Why Women Need to Be Financially Planning for a 100-Year Life
Let's consider a few facts: On average, women live five years longer than men. In fact, 77 percent of people who are widowed are women. Furthermore, by age 85, women outnumber men two to one, and the majority of centenarians—a staggering 85 percent—are women.
Why are these facts important? Because while longevity needs to be a factor in everyone's retirement planning, it's especially critical for women, according to an eye-opening Merrill Lynch report titled Women & Financial Wellness.
The reality is that women are more likely than men to be alone and financially self-reliant in their later years. In addition, women may wind up spending some of their nest egg on a partner's health or end-of-life care costs, further straining finances if they're not adequately prepared. And speaking of not being adequately prepared…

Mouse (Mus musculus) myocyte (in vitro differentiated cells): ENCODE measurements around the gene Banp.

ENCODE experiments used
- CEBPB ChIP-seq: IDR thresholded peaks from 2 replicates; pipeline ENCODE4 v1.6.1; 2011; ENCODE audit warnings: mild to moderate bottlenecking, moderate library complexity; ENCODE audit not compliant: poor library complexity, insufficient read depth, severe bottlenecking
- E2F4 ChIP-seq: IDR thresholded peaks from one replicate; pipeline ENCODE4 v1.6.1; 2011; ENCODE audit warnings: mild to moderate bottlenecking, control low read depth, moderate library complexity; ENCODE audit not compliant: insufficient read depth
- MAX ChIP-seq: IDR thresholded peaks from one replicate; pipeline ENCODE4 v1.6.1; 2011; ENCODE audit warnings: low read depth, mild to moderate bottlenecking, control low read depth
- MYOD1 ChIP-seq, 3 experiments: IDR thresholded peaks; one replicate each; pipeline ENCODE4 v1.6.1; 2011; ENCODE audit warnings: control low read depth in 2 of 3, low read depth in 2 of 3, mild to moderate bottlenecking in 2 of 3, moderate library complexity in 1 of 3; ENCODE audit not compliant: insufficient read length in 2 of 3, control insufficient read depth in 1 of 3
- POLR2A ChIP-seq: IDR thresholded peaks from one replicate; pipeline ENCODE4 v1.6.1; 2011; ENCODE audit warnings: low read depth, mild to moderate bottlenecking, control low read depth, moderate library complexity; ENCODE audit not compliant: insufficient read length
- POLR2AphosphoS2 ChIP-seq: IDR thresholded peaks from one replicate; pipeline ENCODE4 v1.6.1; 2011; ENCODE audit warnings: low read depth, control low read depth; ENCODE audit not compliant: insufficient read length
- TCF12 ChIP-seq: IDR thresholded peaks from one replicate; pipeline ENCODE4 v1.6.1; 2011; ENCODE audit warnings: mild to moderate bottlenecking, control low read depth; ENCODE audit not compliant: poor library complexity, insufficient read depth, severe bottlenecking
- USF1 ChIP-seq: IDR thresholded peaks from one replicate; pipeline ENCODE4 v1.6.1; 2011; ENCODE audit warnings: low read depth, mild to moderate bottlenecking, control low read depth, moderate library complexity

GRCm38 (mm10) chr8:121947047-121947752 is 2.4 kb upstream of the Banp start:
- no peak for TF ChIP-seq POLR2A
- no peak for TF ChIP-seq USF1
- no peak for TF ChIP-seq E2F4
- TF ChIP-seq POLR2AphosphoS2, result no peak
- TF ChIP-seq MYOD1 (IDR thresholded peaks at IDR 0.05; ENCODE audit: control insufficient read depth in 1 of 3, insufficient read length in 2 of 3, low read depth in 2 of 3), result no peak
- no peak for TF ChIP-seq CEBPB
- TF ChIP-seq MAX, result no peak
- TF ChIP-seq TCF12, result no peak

While more than half of women (64 percent) say they'd like to live to 100, the unsettling counterpoint to that goal is that 60 percent of women fear they'll run out of money if they actually experience such longevity. But that's not the worst of it. Forty-two percent of women are afraid they will run out of cash by age 80. And they may well do so: The typical retirement costs about $738,000, says the Merrill Lynch report, yet (and here's the most startling point) just 9 percent of American women have $300,000 or more saved. Nine percent. That's a gigantic shortfall. On multiple levels.
This is why it's so very important to read the tips and insights below from two leading voices on women and money: Lorna Kapusta of Fidelity Investments, and Carey Shuffman, director and head of the Women's Strategic Client Segment for UBS Global Wealth Management USA. Both weigh in on the importance of planning thoughtfully for a 100-year life and what women can and should start doing (
yesterday) right now.